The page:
The Canadian Real Estate Association recently released troubling housing market numbers for the month of January. Sales in January 2019 were the lowest since 2015, and housing prices sustained a 5.5% decline year over year. With sales and prices on the decline, debate has erupted on stress tests going forward.
Policymakers argue that the institution of stress tests has been effective in strengthening underwriting quality and in improving affordability. However, there are some problems with this position. New OSFI rules introduced in January 2018 have frozen tens of thousands of potential buyers out of the market. Home ownership rates have declined since 2011, and new numbers suggest that this trend will continue into the next decade.
The federal government has seemingly acknowledged its need to address this issue. CMHC has said that it will pursue a program to dramatically improve affordability over the next decade. Housing trade groups are now advocating for a return to 30-year amortization for CMHC-insured mortgages.
Current regulations will remain in place for now, which means the housing market will face challenges for the remainder of 2019. Let’s look at two stocks that may struggle along with it.
Home Capital (TSX:HCG)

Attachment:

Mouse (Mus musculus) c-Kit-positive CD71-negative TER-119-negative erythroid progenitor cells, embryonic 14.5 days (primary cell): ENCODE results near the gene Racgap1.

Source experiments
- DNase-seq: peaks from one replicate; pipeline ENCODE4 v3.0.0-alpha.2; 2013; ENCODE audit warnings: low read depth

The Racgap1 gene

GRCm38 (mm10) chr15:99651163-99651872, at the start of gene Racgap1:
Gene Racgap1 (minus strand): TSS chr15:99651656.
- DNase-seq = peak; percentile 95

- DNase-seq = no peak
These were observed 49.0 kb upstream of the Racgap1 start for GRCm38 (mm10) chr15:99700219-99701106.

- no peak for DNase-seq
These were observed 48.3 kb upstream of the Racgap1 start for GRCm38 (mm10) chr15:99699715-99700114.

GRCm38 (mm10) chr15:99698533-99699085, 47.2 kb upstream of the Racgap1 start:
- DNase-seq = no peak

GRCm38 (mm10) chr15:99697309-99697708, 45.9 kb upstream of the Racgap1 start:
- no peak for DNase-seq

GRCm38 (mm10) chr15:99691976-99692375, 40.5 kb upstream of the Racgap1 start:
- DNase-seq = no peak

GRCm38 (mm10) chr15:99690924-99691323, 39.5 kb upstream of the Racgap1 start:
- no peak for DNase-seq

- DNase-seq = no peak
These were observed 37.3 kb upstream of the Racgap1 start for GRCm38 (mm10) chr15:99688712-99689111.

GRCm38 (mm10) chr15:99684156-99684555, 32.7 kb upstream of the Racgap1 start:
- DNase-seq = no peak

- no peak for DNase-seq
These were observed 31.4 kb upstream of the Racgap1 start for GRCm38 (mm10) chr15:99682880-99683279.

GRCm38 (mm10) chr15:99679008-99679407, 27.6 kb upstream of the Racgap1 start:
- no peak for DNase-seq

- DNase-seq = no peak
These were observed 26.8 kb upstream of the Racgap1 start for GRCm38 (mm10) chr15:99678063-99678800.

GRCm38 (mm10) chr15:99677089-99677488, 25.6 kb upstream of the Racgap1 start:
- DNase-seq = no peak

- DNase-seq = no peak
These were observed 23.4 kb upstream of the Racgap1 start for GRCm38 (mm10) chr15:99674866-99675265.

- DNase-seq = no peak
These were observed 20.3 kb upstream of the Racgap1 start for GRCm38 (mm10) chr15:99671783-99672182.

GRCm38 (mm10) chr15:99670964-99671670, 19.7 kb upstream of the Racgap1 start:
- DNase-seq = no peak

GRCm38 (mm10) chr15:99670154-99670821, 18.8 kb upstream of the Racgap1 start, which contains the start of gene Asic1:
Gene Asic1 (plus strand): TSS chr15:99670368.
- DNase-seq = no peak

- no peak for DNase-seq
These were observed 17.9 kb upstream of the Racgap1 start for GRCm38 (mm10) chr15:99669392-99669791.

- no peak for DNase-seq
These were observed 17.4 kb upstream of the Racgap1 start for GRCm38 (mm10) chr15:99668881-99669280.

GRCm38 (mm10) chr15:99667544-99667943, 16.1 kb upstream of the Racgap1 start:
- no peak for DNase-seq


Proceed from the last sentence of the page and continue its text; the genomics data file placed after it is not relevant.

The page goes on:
Home Capital stock fell 2.77% on March 7. Shares have climbed 12.3% in 2019 so far. The stock is up 3.1% year over year.
The company released its fourth-quarter and full-year results on February 22. In Q4 2018 mortgage originations rose 85% year over year to $1.61 billion. Net income increased 17% to $35.8 million, or $0.46 per share. For the full year, mortgage originations climbed 15.2% from 2017 to $5.44 billion.
Home Capital forecasts that it will benefit from stabilization in the Canadian housing market in 2019. The stock is trading at the high end of its 52-week range on a pricey TSX index.
Equitable Group (TSX:EQB)
Equitable Group stock has dropped 4.7% week over week as of close on March 7. Shares have climbed 12.8% in 2019 so far. The stock has also increased 22% year over year.
Earlier this week, I’d discussed why I’m staying away from Equitable Group in the spring. The company had a fantastic 2018 in which it posted record adjusted diluted earnings per share of $10.10. This was up 8% from 2017. Single Family Lending saw a big boost, which blew away the company’s projections to start the year. Equitable Group credited a balanced environment and its premier customer service for the solid performance.
Equitable Group is well positioned to post continued growth in its loan portfolio in 2019. I have preferred Equitable Group over Home Capital since early 2017. Not only has it offered superior growth, but the stock also offers a modest dividend yield of 1.6%. So, why am I avoiding it this spring?
Equitable Group only recently fell out of overbought territory. Recent housing numbers are going to put downward pressure on lenders, and a lukewarm bank earnings season has not improved the overall outlook.